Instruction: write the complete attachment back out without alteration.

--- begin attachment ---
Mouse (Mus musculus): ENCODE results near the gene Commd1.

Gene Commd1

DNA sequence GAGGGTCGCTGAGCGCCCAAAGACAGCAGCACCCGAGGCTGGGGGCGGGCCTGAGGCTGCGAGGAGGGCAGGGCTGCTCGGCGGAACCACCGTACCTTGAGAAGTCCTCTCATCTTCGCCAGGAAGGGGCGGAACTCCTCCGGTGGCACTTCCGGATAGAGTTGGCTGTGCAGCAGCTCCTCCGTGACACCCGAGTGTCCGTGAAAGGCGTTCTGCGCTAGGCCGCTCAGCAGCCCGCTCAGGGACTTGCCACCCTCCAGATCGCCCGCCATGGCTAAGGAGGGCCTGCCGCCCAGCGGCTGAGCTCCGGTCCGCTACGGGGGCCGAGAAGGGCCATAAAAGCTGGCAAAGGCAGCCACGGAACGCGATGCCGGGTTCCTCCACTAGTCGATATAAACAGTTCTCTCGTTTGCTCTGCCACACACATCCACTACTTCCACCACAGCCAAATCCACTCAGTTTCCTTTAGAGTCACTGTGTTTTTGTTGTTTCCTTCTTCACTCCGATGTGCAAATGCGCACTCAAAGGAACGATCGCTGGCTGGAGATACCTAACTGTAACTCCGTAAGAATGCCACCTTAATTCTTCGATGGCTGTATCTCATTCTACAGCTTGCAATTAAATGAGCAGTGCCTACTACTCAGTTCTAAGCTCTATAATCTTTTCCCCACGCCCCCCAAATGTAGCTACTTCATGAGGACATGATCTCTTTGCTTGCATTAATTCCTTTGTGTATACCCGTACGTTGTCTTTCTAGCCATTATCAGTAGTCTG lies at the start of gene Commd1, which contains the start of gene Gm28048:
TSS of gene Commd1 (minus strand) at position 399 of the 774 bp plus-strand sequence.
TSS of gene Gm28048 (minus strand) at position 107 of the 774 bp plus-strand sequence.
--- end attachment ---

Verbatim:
Mouse (Mus musculus): ENCODE results near the gene Commd1.

Gene Commd1

DNA sequence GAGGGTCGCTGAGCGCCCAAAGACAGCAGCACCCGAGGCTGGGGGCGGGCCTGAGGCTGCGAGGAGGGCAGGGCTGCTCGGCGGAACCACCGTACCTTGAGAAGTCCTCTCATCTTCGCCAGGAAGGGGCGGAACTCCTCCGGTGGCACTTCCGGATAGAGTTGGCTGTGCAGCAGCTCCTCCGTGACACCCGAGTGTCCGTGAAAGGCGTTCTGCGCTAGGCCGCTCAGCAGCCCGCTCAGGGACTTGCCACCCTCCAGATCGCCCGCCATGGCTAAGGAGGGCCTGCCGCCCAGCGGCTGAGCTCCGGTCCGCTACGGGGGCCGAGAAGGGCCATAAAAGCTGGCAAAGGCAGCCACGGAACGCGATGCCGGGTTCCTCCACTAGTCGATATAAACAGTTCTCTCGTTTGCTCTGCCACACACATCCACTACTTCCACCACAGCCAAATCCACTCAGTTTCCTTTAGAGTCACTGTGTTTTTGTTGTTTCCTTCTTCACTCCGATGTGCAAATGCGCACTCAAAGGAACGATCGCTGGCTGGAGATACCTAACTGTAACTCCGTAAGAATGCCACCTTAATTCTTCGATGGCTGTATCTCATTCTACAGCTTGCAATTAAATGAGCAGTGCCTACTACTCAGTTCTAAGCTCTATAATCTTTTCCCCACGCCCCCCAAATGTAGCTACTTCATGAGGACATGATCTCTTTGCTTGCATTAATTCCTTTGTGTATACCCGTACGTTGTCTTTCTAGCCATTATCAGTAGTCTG lies at the start of gene Commd1, which contains the start of gene Gm28048:
TSS of gene Commd1 (minus strand) at position 399 of the 774 bp plus-strand sequence.
TSS of gene Gm28048 (minus strand) at position 107 of the 774 bp plus-strand sequence.